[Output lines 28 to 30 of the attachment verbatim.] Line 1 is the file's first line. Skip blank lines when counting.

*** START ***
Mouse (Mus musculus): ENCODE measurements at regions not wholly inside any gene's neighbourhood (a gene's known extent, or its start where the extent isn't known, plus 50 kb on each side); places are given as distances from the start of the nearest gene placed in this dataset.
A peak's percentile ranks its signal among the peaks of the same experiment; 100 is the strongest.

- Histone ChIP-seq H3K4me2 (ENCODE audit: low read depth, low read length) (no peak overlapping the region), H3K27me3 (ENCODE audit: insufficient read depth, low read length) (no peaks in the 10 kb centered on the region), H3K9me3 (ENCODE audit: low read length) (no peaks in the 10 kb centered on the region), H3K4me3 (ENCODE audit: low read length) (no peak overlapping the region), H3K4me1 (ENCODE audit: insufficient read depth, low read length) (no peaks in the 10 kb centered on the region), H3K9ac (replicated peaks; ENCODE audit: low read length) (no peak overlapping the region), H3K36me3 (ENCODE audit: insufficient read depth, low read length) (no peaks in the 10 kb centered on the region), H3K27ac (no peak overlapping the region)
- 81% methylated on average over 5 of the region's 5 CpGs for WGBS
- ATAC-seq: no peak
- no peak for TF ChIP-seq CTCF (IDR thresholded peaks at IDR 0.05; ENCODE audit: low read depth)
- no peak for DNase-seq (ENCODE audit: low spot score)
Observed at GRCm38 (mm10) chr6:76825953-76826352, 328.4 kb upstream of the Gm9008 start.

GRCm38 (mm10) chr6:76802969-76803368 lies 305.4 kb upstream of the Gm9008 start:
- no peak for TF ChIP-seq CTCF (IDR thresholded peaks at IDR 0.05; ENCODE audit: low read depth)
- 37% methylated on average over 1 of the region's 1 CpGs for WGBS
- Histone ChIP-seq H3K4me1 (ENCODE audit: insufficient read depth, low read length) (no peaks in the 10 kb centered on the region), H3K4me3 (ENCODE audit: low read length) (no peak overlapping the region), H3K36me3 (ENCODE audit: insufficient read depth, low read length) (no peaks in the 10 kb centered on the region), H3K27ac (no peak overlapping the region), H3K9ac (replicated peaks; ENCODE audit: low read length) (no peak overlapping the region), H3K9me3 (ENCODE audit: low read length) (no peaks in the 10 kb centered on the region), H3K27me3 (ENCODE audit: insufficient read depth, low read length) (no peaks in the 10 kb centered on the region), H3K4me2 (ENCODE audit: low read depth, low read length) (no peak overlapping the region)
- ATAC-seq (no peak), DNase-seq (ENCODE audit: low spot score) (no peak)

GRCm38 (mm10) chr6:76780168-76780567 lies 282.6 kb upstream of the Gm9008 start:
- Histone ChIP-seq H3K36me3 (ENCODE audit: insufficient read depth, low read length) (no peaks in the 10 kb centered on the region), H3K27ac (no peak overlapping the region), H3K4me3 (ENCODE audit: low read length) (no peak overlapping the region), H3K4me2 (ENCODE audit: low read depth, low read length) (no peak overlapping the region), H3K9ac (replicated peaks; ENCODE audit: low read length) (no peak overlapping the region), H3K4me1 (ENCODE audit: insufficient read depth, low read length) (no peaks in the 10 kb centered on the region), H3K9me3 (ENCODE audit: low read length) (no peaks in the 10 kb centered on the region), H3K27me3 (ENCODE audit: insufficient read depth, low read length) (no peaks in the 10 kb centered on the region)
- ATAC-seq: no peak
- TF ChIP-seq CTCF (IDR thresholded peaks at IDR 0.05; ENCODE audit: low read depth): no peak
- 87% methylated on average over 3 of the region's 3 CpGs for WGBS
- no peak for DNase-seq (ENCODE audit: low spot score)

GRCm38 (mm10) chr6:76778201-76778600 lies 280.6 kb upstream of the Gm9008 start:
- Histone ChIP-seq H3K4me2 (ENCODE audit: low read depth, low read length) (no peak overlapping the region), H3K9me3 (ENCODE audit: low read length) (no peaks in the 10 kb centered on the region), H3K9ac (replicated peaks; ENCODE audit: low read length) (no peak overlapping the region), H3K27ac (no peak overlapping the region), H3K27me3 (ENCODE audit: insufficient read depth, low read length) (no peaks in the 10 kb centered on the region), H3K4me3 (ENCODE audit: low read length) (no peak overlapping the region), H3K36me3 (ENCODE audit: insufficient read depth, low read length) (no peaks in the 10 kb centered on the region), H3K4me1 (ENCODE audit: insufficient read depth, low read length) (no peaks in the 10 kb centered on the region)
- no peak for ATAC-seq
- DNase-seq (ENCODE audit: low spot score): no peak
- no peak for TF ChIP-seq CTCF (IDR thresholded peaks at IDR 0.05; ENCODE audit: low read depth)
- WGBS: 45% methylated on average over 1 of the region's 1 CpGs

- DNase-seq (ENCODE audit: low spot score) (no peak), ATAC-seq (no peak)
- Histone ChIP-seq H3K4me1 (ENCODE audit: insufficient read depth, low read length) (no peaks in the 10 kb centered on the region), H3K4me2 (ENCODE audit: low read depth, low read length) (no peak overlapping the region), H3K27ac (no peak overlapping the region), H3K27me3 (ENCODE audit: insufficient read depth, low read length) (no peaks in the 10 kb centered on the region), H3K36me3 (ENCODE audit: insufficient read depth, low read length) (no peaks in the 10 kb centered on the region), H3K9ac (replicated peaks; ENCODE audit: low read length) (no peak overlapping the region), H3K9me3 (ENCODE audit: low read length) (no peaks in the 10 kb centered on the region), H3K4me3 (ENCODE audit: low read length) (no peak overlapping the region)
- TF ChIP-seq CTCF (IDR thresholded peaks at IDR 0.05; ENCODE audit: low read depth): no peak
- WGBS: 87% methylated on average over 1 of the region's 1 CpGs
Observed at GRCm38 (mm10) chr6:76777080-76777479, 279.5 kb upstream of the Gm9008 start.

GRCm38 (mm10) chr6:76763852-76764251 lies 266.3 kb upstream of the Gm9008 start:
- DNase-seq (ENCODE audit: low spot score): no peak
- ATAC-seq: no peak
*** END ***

- TF ChIP-seq CTCF (IDR thresholded peaks at IDR 0.05; ENCODE audit: low read depth): no peak
- WGBS: 87% methylated on average over 1 of the region's 1 CpGs
Observed at GRCm38 (mm10) chr6:76777080-76777479, 279.5 kb upstream of the Gm9008 start.